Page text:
• With this change, the Panel has removed DTG-specific recommendations, but added content about balancing the risks and benefits of specific ARV drugs in the face of limited data. The Panel continues to emphasize the importance of counseling and informed decision making regarding the use of DTG and all ARV drugs during pregnancy and for people who are trying to conceive and has revised the Counseling Guide in Appendix C, accordingly.
  • Lopinavir/ritonavir, formerly classified as an Alternative ARV is now Not Recommended Except in Special Circumstances based on data about increased risks of preterm delivery and small for gestational age infants (see Antiretroviral Drug Regimens and Maternal and Neonatal Outcome) as well as requirements for twice daily dosing and potential nausea and vomiting.
  • The Panel recommends tenofovir alafenamide (TAF) as an Alternative nucleoside reverse transcriptase inhibitor for ARV therapy regimens now that additional data about the use and safety of TAF in pregnancy has become available.
  • The Panel has revised language about its recommendations about cobicistat containing ARV regimens that pose a risk for low drug levels and viral rebound in the second and third trimesters to point out that some health care providers and their patients may choose to continue with frequent viral load monitoring, rather than switching to a new regimen.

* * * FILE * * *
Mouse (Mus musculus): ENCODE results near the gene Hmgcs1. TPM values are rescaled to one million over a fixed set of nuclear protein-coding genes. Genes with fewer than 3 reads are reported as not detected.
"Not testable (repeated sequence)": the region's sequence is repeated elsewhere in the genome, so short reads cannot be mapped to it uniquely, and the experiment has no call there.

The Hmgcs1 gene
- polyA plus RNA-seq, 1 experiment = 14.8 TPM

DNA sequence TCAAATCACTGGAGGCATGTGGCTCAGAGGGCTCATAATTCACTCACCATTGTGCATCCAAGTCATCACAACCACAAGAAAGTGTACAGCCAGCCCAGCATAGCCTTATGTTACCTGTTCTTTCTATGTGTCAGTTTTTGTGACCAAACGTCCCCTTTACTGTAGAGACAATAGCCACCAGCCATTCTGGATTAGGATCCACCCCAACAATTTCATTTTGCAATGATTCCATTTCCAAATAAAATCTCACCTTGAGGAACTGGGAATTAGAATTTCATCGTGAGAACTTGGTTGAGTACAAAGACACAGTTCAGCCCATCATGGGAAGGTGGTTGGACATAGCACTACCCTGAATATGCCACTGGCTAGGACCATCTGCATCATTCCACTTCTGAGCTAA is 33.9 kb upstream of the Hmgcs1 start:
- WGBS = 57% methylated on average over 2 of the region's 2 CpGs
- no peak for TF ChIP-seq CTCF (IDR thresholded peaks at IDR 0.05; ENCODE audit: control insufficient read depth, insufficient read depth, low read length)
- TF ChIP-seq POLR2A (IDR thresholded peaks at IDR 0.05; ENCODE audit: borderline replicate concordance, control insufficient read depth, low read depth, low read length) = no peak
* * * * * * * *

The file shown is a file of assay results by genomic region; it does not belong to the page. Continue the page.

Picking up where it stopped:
• Fostemsavir, a new ARV, has been classified as Insufficient Data for use in pregnancy.
  • Revisions have been made to the sections listed below, and those published in December 2020, to incorporate the Panel’s updated recommendations about ARV drugs during pregnancy and for women who are trying to conceive.

December 29, 2020

Introduction

Maternal HIV Testing and Identification of Perinatal HIV Exposure

  • Bulleted recommendations have been updated to point out that repeat HIV testing is recommended for pregnant women with a sexually transmitted infection or with signs and symptoms of acute HIV infection (AIII) and that expedited HIV testing during labor is recommended for those who are at increased risk of HIV infection and were not retested in the third trimester (AIII).

HIV Pre-Exposure Prophylaxis (PrEP) to Reduce the Risk of Acquiring HIV During Periconception, Antepartum, and Postpartum Periods